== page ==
DANILOFF: And so running, for me, became - you know, it imposed a process. You really do need to have a process when you're getting sober, and a system of some kind. I mean, a lot of people do turn to AA. But for me, running gave me all those things, and allowed me to sort of move through sobriety.
GREENE: What - tell me more about that. I mean, why does there a need to be a process? Why is that so key to overcoming alcoholism?
DANILOFF: Overcoming alcoholism is not the same thing as slapping on the nicotine patch. You know, it's not a - you know, a step-down thing, and you're done after a couple of months, or after a year. You know, it really is - sort of a lifelong process. And, you know, and I drew - I was - you know, I got into a lot of trouble when I was drinking and drugging, and - so I got sentenced to AA quite a bit. And so, I was pretty familiar with the - their 12-step process, and a lot of their philosophy.
And I drew on bits and pieces of it; things like, you know, conducting a fearless moral inventory. That's something that you need to do. And that's something that I would do - I would feel that I could do, at its most purest point, when I was running, just because when you're running, you know, you just can't deceive yourself - just because it's so hard. So your thought process is a little more - is purer, I think.
You also need to - like I was saying, make amends, and figure out how to make those amends, you know. And there is sort of a, you know, a spiritual transformation, you know; a sort of - I felt like I really cultivated an impulse towards humility, which was something I didn't have before. You know, it's a softening of who you are, and opening yourself up.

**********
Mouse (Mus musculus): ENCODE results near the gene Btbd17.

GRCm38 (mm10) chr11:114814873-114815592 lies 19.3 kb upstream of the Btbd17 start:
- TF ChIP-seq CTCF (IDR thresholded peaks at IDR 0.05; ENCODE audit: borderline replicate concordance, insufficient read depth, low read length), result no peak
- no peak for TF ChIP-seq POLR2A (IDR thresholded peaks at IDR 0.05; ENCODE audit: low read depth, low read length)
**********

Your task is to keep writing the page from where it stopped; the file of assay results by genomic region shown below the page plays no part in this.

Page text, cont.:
GREENE: Cultivated an impulse toward humility - that's really powerful. And I guess I wonder, why was running a space where that - you know, that happened for you?
DANILOFF: You know, I feel like you meet yourself again, when you run. You sort of - you break yourself down, and you're basically building yourself back up again. And I think it's the physical - the physical process, you know. I just think that the purity of thought that happens when you are really exerting yourself - you know, you're just able to sort of tunnel in deeper. It allowed me to consider things that I hadn't considered before. It opens you up, somehow. I don't know if it's the endorphins. But it gives you a space to both escape who you are, and to burrow deeper into who you are.
GREENE: You know, Caleb, we're standing here; and they're running a 3K, a 5K. We're going to start to see them finishing - at the finish line soon. Have you reached the finish line, somehow, in your journey? Or is there still - kind of more of a race to run?
DANILOFF: On one hand, I would say yes. On another sense, I feel like, you know, we - you never really recover from anything, fully. So you're always sort of in a state of recovery. And, you know, in a way, that's the same thing as saying you're always - sort of moving forward, trying to move forward. And, you know, I think you just - you reach a point of peace inside yourself.
GREENE: Caleb Daniloff, thanks for talking to us.
DANILOFF: Thank you.
GREENE: Good luck with the book.
DANILOFF: Thanks a lot.
(SOUNDBITE OF MUSIC)
GREENE: Caleb Daniloff's book is called "Running Ransom Road." It's MORNING EDITION from NPR News. I'm David Greene.
STEVE INSKEEP, HOST:
And I'm Steve Inskeep.
(SOUNDBITE OF MUSIC) Transcript provided by NPR, Copyright NPR.